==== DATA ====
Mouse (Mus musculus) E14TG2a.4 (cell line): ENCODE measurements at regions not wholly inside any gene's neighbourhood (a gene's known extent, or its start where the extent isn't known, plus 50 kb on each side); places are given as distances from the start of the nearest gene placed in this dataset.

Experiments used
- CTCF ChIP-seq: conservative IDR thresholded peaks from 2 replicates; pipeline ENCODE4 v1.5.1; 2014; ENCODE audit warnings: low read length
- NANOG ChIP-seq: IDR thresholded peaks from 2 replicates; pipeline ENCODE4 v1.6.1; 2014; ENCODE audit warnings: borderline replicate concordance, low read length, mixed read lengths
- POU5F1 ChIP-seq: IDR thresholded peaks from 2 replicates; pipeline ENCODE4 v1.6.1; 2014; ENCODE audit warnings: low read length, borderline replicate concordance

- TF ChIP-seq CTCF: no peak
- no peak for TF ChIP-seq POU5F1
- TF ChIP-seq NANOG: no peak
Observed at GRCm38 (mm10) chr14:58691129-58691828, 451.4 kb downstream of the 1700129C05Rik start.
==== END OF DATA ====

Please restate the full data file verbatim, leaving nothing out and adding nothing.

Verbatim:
Mouse (Mus musculus) E14TG2a.4 (cell line): ENCODE measurements at regions not wholly inside any gene's neighbourhood (a gene's known extent, or its start where the extent isn't known, plus 50 kb on each side); places are given as distances from the start of the nearest gene placed in this dataset.

Experiments used
- CTCF ChIP-seq: conservative IDR thresholded peaks from 2 replicates; pipeline ENCODE4 v1.5.1; 2014; ENCODE audit warnings: low read length
- NANOG ChIP-seq: IDR thresholded peaks from 2 replicates; pipeline ENCODE4 v1.6.1; 2014; ENCODE audit warnings: borderline replicate concordance, low read length, mixed read lengths
- POU5F1 ChIP-seq: IDR thresholded peaks from 2 replicates; pipeline ENCODE4 v1.6.1; 2014; ENCODE audit warnings: low read length, borderline replicate concordance

- TF ChIP-seq CTCF: no peak
- no peak for TF ChIP-seq POU5F1
- TF ChIP-seq NANOG: no peak
Observed at GRCm38 (mm10) chr14:58691129-58691828, 451.4 kb downstream of the 1700129C05Rik start.